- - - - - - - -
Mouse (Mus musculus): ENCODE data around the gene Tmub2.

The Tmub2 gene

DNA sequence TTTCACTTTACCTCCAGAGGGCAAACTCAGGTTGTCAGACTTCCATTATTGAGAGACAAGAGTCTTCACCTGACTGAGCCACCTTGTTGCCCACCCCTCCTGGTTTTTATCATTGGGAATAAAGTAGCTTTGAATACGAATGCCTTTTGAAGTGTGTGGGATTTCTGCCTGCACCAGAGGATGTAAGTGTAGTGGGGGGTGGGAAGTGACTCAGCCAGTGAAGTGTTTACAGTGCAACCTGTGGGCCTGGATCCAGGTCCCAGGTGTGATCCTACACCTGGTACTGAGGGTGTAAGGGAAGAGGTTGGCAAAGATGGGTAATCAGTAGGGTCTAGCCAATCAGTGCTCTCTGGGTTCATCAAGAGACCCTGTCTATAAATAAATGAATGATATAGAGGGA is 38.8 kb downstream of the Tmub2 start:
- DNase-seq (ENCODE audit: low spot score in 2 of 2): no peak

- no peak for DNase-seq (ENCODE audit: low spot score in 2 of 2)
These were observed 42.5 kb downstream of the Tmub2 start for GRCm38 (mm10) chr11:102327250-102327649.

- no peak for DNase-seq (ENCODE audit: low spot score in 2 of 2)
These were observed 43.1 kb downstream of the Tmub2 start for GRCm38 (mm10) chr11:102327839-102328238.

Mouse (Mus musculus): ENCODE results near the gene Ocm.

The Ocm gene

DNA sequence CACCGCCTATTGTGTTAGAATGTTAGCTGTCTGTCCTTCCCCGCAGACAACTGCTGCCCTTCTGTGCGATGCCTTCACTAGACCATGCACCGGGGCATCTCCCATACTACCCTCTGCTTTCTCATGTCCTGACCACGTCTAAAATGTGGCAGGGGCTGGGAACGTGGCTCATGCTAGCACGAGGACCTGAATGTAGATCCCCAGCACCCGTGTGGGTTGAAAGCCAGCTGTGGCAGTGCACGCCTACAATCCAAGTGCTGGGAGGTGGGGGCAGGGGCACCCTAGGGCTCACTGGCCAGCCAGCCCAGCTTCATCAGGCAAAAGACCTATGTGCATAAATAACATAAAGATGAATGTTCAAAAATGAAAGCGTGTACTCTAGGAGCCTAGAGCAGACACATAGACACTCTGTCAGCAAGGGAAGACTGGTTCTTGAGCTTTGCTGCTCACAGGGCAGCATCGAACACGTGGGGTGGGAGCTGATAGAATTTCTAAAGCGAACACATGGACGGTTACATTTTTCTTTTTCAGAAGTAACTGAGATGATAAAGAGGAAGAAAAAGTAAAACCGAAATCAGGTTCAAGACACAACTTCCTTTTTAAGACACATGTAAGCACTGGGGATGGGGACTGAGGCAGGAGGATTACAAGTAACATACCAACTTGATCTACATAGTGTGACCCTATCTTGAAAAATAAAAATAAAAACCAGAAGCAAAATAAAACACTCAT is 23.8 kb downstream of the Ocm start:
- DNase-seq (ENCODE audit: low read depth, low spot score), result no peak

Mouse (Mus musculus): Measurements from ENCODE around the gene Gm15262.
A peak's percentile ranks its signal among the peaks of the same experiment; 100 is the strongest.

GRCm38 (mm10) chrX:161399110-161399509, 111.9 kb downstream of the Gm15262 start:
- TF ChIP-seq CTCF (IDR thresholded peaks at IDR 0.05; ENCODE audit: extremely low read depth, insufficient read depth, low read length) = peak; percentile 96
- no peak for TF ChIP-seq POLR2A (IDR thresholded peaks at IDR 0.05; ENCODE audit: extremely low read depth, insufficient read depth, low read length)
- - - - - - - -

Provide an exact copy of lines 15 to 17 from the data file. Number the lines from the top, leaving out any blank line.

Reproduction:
GRCm38 (mm10) chrX:161399110-161399509, 111.9 kb downstream of the Gm15262 start:
- TF ChIP-seq CTCF (IDR thresholded peaks at IDR 0.05; ENCODE audit: extremely low read depth, insufficient read depth, low read length) = peak; percentile 96
- no peak for TF ChIP-seq POLR2A (IDR thresholded peaks at IDR 0.05; ENCODE audit: extremely low read depth, insufficient read depth, low read length)